A recent Harris Interactive study (See link below), released December 2011, reports that in addition to self-described vegetarians, roughly “one third of the country are eating vegetarian meals a significant amount of the time.” It clarified that:
Seventeen percent of Americans stated that they “don’t eat meat, fish, seafood, or poultry at many of my meals (but less than half the time)” and 16% don’t eat these foods at more than half of their meals (but not all the time). (Total is 33% or 1/3)
Once again, the study only focussed on what people weren’t eating—and didn’t ask any questions about exactly what they were eating. Were they eating mostly processed foods, white pasta and potato chips? Or were they eating more whole, plant-based foods. My guess is that most of the increase in plant-based eating consisted of highly-processed carbohydrates and fake meats that delivered most of the calories for all of those trendy new “Meatless Monday” and “Tofurkey Tuesdays.”
But the good news is that people are definitely beginning to consume less meat, eggs and dairy. An article in the Huffington post (3-7-12) reported the following news on that front:
Meat & Poultry. According to USDA forecasts, the average American will consume 12.2% less meat and poultry in 2012 than they did in 2007. Beef consumption has been in decline for about 20 years; the drop in poultry and pork has also been steady for about five years. And this phenomenon is not limited to meat.
Eggs & cow’s milk. USDA statistics reveal that per capita egg consumption in the U.S. has been steadily declining for the past six years and average per-capita consumption of cow’s milk fell from 24.3 gallons per person in 1994 to 20.8 gallons per person in 2008. At the same time, total retail sales of soy milk, almond milk, rice milk and other plant milks reached $1.33 billion in 2011.
If you don’t think the growing market for plant-based foods has anything to do with these declining statistics, ask the multi-billion dollar dairy industry! They took the trouble to recently launch an entire ad campaign attacking plant milks.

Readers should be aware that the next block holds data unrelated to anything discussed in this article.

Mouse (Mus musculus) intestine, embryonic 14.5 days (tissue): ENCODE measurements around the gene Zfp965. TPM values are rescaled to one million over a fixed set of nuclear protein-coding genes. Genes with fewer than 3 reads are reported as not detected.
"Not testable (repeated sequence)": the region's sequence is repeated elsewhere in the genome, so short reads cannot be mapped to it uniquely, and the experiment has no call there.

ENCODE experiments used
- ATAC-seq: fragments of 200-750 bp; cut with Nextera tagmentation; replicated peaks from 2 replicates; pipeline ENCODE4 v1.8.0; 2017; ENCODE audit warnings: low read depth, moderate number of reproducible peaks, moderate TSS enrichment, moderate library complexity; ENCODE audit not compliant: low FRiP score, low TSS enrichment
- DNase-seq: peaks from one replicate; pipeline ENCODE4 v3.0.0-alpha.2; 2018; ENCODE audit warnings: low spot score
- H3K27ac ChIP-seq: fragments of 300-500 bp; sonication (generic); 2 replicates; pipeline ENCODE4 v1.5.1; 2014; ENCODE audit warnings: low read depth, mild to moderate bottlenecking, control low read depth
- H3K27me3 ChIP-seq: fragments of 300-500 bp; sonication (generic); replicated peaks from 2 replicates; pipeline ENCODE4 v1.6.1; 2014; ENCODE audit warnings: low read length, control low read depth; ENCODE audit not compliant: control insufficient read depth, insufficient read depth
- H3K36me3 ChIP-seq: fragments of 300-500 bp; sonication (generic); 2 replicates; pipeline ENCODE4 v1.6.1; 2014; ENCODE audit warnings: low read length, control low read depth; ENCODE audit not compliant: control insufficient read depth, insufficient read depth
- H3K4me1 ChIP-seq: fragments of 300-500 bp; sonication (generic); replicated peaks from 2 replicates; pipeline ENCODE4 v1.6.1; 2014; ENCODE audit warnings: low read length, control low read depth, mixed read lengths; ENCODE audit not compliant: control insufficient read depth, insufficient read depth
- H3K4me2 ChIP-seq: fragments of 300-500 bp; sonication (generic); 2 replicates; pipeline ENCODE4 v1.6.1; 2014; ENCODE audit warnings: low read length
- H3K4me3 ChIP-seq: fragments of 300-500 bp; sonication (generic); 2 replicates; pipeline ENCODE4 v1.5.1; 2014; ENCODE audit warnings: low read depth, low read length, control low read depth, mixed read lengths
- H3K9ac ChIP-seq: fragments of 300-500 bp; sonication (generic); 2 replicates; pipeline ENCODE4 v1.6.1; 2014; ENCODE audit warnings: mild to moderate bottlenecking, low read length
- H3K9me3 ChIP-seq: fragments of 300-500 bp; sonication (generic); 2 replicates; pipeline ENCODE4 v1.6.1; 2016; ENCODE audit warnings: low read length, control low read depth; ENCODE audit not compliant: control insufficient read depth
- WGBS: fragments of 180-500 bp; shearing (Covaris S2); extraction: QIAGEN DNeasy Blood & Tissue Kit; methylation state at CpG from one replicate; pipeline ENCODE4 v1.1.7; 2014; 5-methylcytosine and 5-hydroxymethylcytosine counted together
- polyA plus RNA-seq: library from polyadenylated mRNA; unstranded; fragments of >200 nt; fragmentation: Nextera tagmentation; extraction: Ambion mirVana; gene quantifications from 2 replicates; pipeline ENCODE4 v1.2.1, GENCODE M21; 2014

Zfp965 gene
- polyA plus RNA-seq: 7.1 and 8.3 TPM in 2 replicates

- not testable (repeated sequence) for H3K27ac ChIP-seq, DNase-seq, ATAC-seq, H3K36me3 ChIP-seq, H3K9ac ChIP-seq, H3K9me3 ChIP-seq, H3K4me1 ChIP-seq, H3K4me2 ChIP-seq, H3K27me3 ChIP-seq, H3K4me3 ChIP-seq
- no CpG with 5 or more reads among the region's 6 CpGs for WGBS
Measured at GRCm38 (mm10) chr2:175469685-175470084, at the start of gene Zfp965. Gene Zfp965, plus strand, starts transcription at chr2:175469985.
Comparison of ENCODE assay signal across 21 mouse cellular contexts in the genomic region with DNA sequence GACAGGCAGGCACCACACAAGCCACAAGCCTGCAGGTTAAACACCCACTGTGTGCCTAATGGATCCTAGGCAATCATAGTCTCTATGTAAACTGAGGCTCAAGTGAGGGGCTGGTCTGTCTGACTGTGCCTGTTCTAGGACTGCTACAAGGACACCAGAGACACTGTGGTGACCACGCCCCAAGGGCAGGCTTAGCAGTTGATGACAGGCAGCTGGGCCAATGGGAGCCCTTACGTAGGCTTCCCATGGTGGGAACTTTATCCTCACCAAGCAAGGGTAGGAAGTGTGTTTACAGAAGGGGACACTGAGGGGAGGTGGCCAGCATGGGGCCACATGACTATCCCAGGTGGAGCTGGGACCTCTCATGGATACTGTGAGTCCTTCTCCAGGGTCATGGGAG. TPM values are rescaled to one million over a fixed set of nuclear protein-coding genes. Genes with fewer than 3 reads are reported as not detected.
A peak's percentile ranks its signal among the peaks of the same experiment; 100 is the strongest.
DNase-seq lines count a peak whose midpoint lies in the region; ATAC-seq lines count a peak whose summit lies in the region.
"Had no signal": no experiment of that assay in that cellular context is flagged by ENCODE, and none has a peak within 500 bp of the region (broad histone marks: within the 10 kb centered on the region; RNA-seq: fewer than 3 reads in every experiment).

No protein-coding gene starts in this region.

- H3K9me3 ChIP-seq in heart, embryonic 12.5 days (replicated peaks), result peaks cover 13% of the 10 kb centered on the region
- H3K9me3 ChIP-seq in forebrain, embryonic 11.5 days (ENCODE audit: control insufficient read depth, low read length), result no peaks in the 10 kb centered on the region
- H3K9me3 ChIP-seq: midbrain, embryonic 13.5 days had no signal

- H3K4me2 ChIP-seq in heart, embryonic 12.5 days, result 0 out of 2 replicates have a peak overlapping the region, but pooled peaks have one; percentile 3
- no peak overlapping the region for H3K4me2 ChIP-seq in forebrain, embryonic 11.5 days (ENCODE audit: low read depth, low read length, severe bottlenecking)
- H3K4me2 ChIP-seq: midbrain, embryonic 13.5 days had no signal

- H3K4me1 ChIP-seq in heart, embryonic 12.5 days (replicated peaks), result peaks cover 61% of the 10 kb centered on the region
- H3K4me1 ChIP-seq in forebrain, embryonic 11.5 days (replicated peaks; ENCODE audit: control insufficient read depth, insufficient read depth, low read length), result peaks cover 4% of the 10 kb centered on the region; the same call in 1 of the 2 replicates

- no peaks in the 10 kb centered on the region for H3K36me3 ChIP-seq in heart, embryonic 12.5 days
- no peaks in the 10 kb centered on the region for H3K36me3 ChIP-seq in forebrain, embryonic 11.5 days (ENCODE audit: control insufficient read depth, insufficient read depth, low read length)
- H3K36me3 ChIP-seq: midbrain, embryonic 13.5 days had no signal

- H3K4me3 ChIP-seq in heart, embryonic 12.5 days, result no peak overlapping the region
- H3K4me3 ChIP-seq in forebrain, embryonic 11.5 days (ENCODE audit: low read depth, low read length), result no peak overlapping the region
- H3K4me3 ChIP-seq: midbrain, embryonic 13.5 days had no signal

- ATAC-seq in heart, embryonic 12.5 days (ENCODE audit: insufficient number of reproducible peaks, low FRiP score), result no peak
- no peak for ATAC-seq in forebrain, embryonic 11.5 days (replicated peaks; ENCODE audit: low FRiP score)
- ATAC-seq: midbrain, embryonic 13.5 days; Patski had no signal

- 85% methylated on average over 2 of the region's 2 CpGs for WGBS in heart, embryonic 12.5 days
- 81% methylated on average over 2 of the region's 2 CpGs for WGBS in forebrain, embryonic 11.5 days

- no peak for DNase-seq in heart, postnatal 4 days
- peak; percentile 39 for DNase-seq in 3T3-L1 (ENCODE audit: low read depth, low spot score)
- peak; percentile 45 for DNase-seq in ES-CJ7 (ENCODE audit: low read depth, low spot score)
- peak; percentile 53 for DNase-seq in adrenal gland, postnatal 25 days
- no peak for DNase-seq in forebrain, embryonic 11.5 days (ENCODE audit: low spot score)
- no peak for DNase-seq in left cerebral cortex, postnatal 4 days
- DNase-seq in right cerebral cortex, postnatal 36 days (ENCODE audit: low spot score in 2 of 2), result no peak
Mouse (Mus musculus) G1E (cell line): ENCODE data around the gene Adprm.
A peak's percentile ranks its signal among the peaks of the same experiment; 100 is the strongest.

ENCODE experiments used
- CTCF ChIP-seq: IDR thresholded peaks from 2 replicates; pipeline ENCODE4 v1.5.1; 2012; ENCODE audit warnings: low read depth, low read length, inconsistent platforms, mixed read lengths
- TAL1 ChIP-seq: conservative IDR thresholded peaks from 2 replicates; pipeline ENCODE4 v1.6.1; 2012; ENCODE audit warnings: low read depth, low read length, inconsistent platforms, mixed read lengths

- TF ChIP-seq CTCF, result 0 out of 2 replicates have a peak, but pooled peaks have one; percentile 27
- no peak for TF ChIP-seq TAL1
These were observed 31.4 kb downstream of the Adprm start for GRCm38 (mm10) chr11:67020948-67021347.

So how many vegetarians and vegans are there in the U.S.? The Huffington Post article reported on information supplied by the Vegetarian Resource Group the following statistics:
- Vegetarians — 16 million, 5% of the population
- Vegans — 8 million (of the above group), 2.5 percent of the population
- The vegan population in the U.S. has doubled since 2009.
The This means that 7.5 million people in the U.S. now eat diets that do not include any animal products. The study also revealed that 33% of Americans are eating vegan/vegetarian meals more often, though they are not vegan or vegetarian. That is over 100 million people, or one third of the country consciously choosing more plant-based foods!
All of this sounds great and I am glad to see this positive change beginning to happen. But I still want to know what people ARE eating. We know what they’re avoiding, but we’re not sure about the content of all those new vegetarian and vegan meals. If you’d also like to find out what people are eating, ask your friends and family to take our 4Leaf Survey.
It will take less than five minutes and will deliver an approximation of the percentage of their calories are being derived from whole plant-based foods. More importantly, it will also provide precise clarity in terms of “exactly” what is needed to improve their score that will lead to an improvement in their health.
Introducing our 4Leaf Survey (12 questions, 5 minutes)
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Also, for help in your own quest to take charge of your health, you might find some useful information at our 4Leaf page or some great recipes at Lisa’s 4Leaf Kitchen. Got a question? Let me hear from you at firstname.lastname@example.org.
Harris Interactive Study: How many adults are vegan in the U.S.?
Huffington Post article: Nil Zacharias: Is There a Market for Vegan Food?.
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—J. Morris Hicks…blogging daily at HealthyEatingHealthyWorld.com
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